HisWickedSeduction300 copyLucien, Marquess of Rochester, has deliberately nurtured a reputation for debauchery that makes every matchmaking mother of the ton quake with fear. His one secret: he is torn between soul-ripping lust for Horatia, and the loyalty he owes her brother.

That loyalty is put to the test when an old enemy of the League threatens Horatia’s life. With Christmas drawing near, he sweeps her away to his country estate, where he can’t resist granting her one wish—to share his bed and his heart.

But sinister forces are lurking, awaiting the perfect moment to exact their revenge by destroying not only whatever happiness Lucien might find in Horatia’s arms, but the lives of those they love.

Warning: This book contains an intelligent lady who is determined to seduce her brother’s friend, a brooding rake whose toy of choice in bed is a little bit of bondage with a piece of red silk, a loyal band of merry rogues and a Christmas love so scorching you’ll need fresh snow to extinguish it.

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Excerpt

She is going to be the death of me.

“Lucien! You’re not even listening to me, are you? I’m in desperate need of a new valet and you’ve been woolgathering rather than offering suggestions. I daresay you have enough for a decent coat and a pair of mittens by now.”

Lucien Russell, the Marquess of Rochester, looked to his friend Charles. They were walking down Bond Street, Lucien keeping careful watch over one particular lady without her knowledge and Charles simply enjoying the chance for an outing. The street was surprisingly crowded for so early in the day and during such foul wintry weather.

“Admit it,” Charles prodded.

Lucien fought to focus on his friend. “Sorry?”

The Earl of Lonsdale fixed him with a stern glare which, given that his usual manner tended towards jovial, was a little alarming.

“Where is your head? You’ve been out of sorts all morning.”

Lucien grunted. He had no intention of explaining himself. His thoughts were sinful ones, ones that would lead him straight to a fiery spot in Hell, assuming one wasn’t already reserved for him. All because of one woman: Horatia Sheridan.

She was halfway up Bond Street on the opposite side of the road, a beacon of beauty standing out from the women around her. A footman dressed in the Sheridan livery trailed diligently behind her with a large box in his arms. A new dress, if Lucien had to hazard a guess. She should not be out traipsing about on snow-covered walkways, not with these carriages rumbling past, casting muddy slush all over. It frustrated him to think she was risking a chill for the sake of shopping. It frustrated him more that he was so concerned about it.

“I know you think I’m a half-wit on most days, but—”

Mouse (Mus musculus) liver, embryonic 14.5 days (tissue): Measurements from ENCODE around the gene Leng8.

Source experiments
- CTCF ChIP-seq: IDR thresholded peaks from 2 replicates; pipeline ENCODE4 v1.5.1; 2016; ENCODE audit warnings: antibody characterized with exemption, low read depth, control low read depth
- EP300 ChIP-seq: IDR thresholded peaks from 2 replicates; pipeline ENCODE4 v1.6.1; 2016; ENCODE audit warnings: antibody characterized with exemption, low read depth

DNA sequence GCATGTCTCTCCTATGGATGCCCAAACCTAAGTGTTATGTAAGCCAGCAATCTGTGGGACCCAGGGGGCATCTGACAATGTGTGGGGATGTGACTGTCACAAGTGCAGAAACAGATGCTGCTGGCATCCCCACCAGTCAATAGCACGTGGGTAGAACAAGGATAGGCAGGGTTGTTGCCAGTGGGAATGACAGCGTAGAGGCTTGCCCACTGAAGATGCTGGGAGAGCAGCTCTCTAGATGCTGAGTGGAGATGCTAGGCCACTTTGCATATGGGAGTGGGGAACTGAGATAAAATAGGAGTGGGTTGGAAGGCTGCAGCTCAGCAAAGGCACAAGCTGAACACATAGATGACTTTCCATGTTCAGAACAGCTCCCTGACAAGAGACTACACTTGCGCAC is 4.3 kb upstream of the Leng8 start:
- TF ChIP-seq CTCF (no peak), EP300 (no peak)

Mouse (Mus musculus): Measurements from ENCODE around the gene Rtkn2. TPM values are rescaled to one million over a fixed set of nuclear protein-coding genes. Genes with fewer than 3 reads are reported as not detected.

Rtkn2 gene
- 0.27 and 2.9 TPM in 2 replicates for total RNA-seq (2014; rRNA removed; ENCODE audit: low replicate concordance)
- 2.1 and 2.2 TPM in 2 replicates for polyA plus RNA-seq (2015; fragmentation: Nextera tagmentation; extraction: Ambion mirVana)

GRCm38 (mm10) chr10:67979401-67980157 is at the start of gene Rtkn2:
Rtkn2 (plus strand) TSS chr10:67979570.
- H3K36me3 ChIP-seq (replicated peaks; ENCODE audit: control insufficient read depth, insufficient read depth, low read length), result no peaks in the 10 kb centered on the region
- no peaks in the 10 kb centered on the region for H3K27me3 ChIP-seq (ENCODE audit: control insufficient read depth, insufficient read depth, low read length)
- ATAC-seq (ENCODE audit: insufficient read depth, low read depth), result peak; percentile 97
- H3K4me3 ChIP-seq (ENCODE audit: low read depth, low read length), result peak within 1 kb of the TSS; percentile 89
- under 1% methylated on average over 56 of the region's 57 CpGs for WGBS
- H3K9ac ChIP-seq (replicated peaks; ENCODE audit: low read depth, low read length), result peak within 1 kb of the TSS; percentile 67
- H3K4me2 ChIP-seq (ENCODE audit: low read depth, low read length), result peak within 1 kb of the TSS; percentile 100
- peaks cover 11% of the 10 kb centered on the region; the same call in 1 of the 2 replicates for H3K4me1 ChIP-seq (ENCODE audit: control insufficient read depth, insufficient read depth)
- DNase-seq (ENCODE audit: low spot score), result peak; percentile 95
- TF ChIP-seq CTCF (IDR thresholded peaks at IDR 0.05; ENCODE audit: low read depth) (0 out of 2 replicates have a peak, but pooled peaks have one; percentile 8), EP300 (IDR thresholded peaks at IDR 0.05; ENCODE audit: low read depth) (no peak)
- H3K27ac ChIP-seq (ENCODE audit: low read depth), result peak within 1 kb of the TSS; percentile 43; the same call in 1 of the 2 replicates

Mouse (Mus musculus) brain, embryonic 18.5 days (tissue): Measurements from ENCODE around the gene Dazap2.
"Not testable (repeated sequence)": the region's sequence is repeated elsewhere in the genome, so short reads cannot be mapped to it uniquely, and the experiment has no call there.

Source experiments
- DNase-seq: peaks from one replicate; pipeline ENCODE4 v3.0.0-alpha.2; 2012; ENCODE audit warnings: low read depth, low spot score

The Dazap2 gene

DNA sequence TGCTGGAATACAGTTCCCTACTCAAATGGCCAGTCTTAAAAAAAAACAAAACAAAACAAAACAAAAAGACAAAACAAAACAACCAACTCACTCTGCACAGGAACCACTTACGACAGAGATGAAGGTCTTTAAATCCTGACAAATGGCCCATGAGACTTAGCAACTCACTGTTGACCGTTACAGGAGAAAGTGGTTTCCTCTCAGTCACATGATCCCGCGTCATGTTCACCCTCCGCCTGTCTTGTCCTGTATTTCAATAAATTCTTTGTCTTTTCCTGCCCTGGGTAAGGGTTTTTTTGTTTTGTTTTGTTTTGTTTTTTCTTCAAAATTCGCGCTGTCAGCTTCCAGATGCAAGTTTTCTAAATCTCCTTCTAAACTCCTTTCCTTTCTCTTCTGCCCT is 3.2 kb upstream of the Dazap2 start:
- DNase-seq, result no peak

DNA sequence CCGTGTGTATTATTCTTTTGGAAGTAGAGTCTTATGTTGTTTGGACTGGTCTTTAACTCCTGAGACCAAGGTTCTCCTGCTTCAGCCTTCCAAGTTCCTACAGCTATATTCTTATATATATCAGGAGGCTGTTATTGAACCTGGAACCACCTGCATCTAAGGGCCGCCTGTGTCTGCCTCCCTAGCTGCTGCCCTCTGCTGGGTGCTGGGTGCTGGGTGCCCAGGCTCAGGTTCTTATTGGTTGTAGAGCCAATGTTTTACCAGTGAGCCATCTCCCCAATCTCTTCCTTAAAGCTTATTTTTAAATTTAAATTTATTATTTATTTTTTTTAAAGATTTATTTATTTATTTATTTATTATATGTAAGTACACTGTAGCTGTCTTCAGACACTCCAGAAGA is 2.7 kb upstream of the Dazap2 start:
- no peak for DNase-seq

“Only most?” Lucien couldn’t resist the verbal jab.

Charles grinned. “As I was saying, it’s a bit obvious our leisurely stroll is merely a ruse. I’ve noticed we’ve stopped several times, matching the pattern of a certain lady of our acquaintance across the street.”

So Charles had been watchful after all. Lucien shouldn’t have been surprised. He hadn’t done his best to conceal his interest in Horatia Sheridan. It was too hard to fight the natural pull of his gaze whenever she was near. She was twenty years old, yet she carried herself with the natural grace of a mature and educated queen. Not many women could achieve such a feat. For as long as he’d known her, she’d been that way.

He’d been a young man in his twenties when he met her, and she’d been all of fourteen. She’d been like a little sister to him. Even then, she’d struck him as more mentally and emotionally mature than most women in their later years. There was something about her eyes, the way her doe-brown pools held a man rooted to the spot with intelligence—and in these last few months, attraction…

“You’d best stop staring,” Charles intoned quietly. “People are starting to notice.”

“She shouldn’t be out in this weather. Her brother would have a fit.” Lucien tugged his leather gloves tighter, hoping to erase the lingering effects of the chill wind that slid between his coat sleeves and gloves.

Charles burst out into a laugh, one loud enough to draw the attention of nearby onlookers. “Cedric loves her and little Audrey, but you and I both know that does not stop either of them from doing just as they please.”

There was far too much truth in that. Lucien and Charles had known Cedric, Viscount Sheridan for many years, bonded during one dark night at university. The memory of when he, Charles, Cedric and two others, Godric and Ashton, had first met always unsettled him. Still, what had happened had forged an unbreakable bond between the five of them. Later, London, or at least the society pages, had dubbed them The League of Rogues.